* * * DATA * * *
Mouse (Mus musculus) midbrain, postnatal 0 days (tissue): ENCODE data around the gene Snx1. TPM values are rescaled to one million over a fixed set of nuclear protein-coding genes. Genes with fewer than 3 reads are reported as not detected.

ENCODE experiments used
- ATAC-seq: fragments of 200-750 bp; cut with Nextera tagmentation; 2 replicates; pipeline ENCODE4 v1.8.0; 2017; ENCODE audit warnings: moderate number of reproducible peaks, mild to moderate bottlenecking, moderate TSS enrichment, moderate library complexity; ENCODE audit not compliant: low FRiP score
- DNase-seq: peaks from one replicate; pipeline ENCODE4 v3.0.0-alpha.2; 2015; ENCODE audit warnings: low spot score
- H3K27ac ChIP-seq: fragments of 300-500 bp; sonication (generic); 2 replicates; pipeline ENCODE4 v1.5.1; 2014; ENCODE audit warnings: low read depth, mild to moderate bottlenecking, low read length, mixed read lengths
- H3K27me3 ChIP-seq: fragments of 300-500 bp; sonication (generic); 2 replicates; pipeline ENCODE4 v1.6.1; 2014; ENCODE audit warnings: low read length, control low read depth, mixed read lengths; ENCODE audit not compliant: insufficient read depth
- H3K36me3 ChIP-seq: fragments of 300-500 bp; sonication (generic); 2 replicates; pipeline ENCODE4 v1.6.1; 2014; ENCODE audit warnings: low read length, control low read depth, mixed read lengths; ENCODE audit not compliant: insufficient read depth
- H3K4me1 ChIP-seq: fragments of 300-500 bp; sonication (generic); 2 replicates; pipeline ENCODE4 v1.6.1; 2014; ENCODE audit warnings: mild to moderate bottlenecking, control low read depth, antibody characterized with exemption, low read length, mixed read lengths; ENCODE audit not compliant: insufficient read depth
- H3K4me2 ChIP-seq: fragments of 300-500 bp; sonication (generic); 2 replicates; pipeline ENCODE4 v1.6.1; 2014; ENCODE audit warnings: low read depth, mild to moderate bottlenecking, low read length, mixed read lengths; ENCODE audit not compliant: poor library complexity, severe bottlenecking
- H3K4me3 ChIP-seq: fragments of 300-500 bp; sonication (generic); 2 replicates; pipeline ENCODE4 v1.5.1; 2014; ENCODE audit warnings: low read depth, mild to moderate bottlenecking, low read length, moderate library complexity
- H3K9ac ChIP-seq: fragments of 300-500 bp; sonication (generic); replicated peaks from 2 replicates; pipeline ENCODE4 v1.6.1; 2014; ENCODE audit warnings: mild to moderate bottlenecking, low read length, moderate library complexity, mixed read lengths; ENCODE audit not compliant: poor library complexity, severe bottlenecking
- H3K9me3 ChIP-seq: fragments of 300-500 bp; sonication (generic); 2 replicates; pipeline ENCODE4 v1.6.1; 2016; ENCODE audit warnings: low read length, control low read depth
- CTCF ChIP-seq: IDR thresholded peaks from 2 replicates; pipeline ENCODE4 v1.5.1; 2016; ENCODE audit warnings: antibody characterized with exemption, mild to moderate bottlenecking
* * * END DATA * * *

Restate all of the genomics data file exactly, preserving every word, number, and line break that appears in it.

Mouse (Mus musculus) midbrain, postnatal 0 days (tissue): ENCODE data around the gene Snx1. TPM values are rescaled to one million over a fixed set of nuclear protein-coding genes. Genes with fewer than 3 reads are reported as not detected.

ENCODE experiments used
- ATAC-seq: fragments of 200-750 bp; cut with Nextera tagmentation; 2 replicates; pipeline ENCODE4 v1.8.0; 2017; ENCODE audit warnings: moderate number of reproducible peaks, mild to moderate bottlenecking, moderate TSS enrichment, moderate library complexity; ENCODE audit not compliant: low FRiP score
- DNase-seq: peaks from one replicate; pipeline ENCODE4 v3.0.0-alpha.2; 2015; ENCODE audit warnings: low spot score
- H3K27ac ChIP-seq: fragments of 300-500 bp; sonication (generic); 2 replicates; pipeline ENCODE4 v1.5.1; 2014; ENCODE audit warnings: low read depth, mild to moderate bottlenecking, low read length, mixed read lengths
- H3K27me3 ChIP-seq: fragments of 300-500 bp; sonication (generic); 2 replicates; pipeline ENCODE4 v1.6.1; 2014; ENCODE audit warnings: low read length, control low read depth, mixed read lengths; ENCODE audit not compliant: insufficient read depth
- H3K36me3 ChIP-seq: fragments of 300-500 bp; sonication (generic); 2 replicates; pipeline ENCODE4 v1.6.1; 2014; ENCODE audit warnings: low read length, control low read depth, mixed read lengths; ENCODE audit not compliant: insufficient read depth
- H3K4me1 ChIP-seq: fragments of 300-500 bp; sonication (generic); 2 replicates; pipeline ENCODE4 v1.6.1; 2014; ENCODE audit warnings: mild to moderate bottlenecking, control low read depth, antibody characterized with exemption, low read length, mixed read lengths; ENCODE audit not compliant: insufficient read depth
- H3K4me2 ChIP-seq: fragments of 300-500 bp; sonication (generic); 2 replicates; pipeline ENCODE4 v1.6.1; 2014; ENCODE audit warnings: low read depth, mild to moderate bottlenecking, low read length, mixed read lengths; ENCODE audit not compliant: poor library complexity, severe bottlenecking
- H3K4me3 ChIP-seq: fragments of 300-500 bp; sonication (generic); 2 replicates; pipeline ENCODE4 v1.5.1; 2014; ENCODE audit warnings: low read depth, mild to moderate bottlenecking, low read length, moderate library complexity
- H3K9ac ChIP-seq: fragments of 300-500 bp; sonication (generic); replicated peaks from 2 replicates; pipeline ENCODE4 v1.6.1; 2014; ENCODE audit warnings: mild to moderate bottlenecking, low read length, moderate library complexity, mixed read lengths; ENCODE audit not compliant: poor library complexity, severe bottlenecking
- H3K9me3 ChIP-seq: fragments of 300-500 bp; sonication (generic); 2 replicates; pipeline ENCODE4 v1.6.1; 2016; ENCODE audit warnings: low read length, control low read depth
- CTCF ChIP-seq: IDR thresholded peaks from 2 replicates; pipeline ENCODE4 v1.5.1; 2016; ENCODE audit warnings: antibody characterized with exemption, mild to moderate bottlenecking